The only interior color is a light gray. The seat upholstery has accent panels with a zigzag pattern that matches the fabric used on the door panels.
Under the hood, the new-for-2000 1.8-liter twin-cam four makes 122 horsepower at 6300 rpm, a whopping 28-percent increase over last year's 1.6-liter engine. Maximum torque is 117 foot-pounds at 3500 rpm; the relatively low torque peak promises less downshifting and thrashing of the engine to get around town. The 1.8-liter engine uses a timing chain instead of the more common belt.
The Esteem's 1.8-liter idles with a vibration typical of four-cylinder engines, adding a slight but noticeable shake to the steering wheel. It smoothes out under acceleration and in normal driving. Around town, the 1.8 is a willing servant and provides ample, worry-free power. The automatic transmission delivers the same no-worries operation.
Open the throttle fast, however, and the engine announces its presence with a roar, propelling the wagon forward at a brisk clip. The transmission shifts at about 5000 rpm, well below the power peak, if left to its own devices. But hold the automatic in gear by hand (the console-mounted shifter has Drive, 2 and 1 on the quadrant, with an overdrive cutout button on the shift lever) to reach the 6700 rpm redline, and the transmission shifts so slowly that the engine hits the rev limiter. It also seems that the automatic absorbs some of the Esteem's steam. The standard transmission, available in the still-quite-nice GLX, would not only save $1000 in purchase price but also eke out another EPA-estimated 1 mpg in city or highway driving. It will also take full advantage of the engine's power band.
In highway driving, the engine emits a constant hum that's noticeable, if not objectionable, and the windshield pillars and roof rack generate a constant rustle of wind noise. The cargo area amplifies this sound, though it isn't so loud as to annoy or impede conversation. The added torque of the new 1.8-liter engine is appreciated, but the automatic still must downshift often to maintain speed through hilly terrain.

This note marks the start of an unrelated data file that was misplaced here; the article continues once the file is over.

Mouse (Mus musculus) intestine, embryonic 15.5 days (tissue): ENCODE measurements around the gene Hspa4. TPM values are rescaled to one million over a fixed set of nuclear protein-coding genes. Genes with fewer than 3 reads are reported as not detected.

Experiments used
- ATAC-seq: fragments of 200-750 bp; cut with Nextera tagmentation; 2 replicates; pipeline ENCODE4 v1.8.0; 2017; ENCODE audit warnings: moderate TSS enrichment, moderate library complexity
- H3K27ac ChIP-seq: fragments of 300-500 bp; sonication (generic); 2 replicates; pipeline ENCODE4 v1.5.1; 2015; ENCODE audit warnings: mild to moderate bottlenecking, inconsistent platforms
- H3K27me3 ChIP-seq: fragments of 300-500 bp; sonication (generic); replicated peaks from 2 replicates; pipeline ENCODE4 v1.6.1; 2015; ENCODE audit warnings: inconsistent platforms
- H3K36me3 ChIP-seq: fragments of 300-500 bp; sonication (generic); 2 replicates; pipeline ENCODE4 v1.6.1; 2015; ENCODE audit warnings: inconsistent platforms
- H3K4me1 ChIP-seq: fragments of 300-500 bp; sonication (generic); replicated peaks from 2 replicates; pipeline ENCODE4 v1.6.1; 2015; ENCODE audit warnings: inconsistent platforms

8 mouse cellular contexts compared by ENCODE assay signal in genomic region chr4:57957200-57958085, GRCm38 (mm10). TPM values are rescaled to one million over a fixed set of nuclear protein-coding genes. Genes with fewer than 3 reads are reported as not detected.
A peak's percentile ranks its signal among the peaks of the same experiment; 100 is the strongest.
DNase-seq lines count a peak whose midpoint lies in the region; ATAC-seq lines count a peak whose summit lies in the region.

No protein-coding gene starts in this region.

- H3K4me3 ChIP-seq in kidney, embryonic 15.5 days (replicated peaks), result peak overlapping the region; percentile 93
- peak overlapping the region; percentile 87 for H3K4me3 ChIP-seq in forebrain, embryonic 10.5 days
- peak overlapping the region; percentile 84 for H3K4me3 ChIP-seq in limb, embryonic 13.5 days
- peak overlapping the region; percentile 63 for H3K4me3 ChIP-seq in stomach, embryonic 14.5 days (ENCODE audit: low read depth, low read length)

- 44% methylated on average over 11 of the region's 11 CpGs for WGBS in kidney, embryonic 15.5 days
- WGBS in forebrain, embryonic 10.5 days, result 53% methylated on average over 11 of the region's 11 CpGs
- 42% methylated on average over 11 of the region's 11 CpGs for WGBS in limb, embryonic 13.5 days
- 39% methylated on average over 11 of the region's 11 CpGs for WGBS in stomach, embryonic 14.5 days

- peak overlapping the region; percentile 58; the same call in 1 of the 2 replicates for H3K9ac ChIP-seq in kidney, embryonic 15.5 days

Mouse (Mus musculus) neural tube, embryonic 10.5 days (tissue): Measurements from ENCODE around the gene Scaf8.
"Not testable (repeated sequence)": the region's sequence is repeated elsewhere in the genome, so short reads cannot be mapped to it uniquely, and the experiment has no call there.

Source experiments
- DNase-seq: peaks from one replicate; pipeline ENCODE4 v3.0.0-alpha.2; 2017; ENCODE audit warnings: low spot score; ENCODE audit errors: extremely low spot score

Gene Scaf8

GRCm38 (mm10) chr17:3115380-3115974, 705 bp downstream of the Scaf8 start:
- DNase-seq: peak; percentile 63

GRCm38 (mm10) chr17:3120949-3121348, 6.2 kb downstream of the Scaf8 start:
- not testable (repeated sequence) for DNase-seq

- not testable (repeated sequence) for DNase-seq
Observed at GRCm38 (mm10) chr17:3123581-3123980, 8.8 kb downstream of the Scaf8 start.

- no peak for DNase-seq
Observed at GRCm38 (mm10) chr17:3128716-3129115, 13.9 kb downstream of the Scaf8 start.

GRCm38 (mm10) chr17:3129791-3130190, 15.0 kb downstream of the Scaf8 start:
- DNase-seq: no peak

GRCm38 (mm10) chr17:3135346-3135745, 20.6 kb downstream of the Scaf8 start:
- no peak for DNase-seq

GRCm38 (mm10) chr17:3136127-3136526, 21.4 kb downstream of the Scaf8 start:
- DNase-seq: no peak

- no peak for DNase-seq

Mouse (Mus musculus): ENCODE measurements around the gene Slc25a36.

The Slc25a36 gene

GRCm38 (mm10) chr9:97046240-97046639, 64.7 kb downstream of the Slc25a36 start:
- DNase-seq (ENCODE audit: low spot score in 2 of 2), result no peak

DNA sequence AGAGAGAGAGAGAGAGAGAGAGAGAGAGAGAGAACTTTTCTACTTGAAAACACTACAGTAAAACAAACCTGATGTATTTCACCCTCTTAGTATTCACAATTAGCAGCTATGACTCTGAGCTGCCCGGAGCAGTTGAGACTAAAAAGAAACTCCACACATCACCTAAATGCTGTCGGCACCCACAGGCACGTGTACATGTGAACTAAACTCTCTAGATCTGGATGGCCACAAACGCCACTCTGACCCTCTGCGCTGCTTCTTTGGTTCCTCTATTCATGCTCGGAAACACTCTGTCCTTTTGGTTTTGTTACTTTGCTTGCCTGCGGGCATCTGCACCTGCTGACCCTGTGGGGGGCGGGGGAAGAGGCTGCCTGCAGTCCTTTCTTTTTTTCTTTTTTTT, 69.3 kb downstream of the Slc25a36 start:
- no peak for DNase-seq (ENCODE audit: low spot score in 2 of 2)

A quick steering ratio and short wheelbase make the Esteem responsive to steering input. Although there's a bias toward comfortable understeer, the Esteem will zip down a twisting road almost as quickly as the motor will pull it. The suspension is generally supple, soaking up bumps and ripples, though longer pavement waves, such as those on older concrete slabs, can induce a rocking-horse motion. Unlike many vehicles, the Esteem wagon uses the same suspension offered in the sedan, with fully independent MacPherson struts at each corner. Typically, this provides a better ride than the beam-type rear axle on many front-drive wagons.
The low-profile tires add to the responsiveness of the chassis, and their extra grip imparts confidence on cloverleaf ramps and curves. The tires are an excellent choice of rubber for an inexpensive car. The brake system uses discs in front and drums in the rear. Four-wheel antilock brakes are offered only on the GLX+.
With the Esteem GLX+ wagon, Suzuki has clearly put a lot of effort into civilizing the small car. There's nothing particularly revolutionary in the resulting automobile, but it does more than what's expected of it in an economical and relatively sporting fashion.
For someone who needs to haul things on a budget, whether commercial deliveries or laundry from college, the Esteem wagon fills the bill. The GLX with a 5-speed is the best choice for economy, performance and a touch of luxury features. We only wish Suzuki offered ABS on models other than the GLX+. That said, the GLX+ is quite a package at $17,049.
Esteem sedans: GL 1.6 ($12,399); GL 1.8 ($12,899); GLX ($13,899); GLX Sport Pkg ($14,499); GLX+ ($15,699);
Esteem wagons: GL ($13,399); GLX ($14,399); GLX+ ($16,399).
Options As Tested
two-tone paint ($200).
Esteem Wagon GLX+ ($16,399).